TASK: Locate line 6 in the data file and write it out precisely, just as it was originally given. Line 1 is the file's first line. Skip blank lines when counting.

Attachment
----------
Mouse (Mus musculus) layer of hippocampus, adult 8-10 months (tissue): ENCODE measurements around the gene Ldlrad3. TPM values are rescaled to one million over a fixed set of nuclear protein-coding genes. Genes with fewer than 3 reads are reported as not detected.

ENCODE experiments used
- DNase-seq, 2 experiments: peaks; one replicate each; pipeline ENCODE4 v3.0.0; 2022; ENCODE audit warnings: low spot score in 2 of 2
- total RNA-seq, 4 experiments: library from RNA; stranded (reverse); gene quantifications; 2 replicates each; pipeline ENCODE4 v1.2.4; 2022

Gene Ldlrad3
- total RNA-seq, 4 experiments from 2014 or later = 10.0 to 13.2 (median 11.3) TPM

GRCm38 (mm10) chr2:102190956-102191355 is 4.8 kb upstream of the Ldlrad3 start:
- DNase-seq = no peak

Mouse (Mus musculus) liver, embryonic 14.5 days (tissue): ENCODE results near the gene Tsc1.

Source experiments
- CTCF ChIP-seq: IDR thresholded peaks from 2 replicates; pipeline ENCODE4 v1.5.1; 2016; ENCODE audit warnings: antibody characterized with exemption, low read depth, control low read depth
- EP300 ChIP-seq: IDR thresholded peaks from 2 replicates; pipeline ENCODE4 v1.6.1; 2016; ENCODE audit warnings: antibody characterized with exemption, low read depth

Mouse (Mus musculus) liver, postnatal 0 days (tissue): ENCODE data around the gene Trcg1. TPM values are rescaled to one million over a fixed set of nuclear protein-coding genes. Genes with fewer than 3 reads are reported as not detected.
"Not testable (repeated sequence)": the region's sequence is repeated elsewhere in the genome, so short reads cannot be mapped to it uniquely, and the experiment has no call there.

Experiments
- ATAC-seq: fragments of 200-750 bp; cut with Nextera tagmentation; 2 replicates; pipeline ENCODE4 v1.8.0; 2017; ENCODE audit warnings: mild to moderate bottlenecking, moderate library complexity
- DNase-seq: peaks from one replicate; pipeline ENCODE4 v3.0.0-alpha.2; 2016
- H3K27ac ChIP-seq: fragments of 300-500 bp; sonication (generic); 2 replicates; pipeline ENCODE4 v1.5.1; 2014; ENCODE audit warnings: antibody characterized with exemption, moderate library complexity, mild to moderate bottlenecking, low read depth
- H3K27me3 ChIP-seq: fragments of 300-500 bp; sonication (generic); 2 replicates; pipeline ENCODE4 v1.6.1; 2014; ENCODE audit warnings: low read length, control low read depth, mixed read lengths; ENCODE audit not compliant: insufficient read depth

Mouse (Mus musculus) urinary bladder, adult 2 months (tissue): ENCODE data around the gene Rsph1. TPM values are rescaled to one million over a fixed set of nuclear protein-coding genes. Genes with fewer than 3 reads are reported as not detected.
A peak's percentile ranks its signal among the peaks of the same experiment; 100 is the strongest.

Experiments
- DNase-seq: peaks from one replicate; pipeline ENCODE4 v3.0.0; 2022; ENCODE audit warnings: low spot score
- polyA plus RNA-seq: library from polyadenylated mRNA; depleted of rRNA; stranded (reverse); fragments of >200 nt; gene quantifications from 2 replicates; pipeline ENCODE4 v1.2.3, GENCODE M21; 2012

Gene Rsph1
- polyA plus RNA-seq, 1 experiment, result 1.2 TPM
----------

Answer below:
- total RNA-seq, 4 experiments from 2014 or later = 10.0 to 13.2 (median 11.3) TPM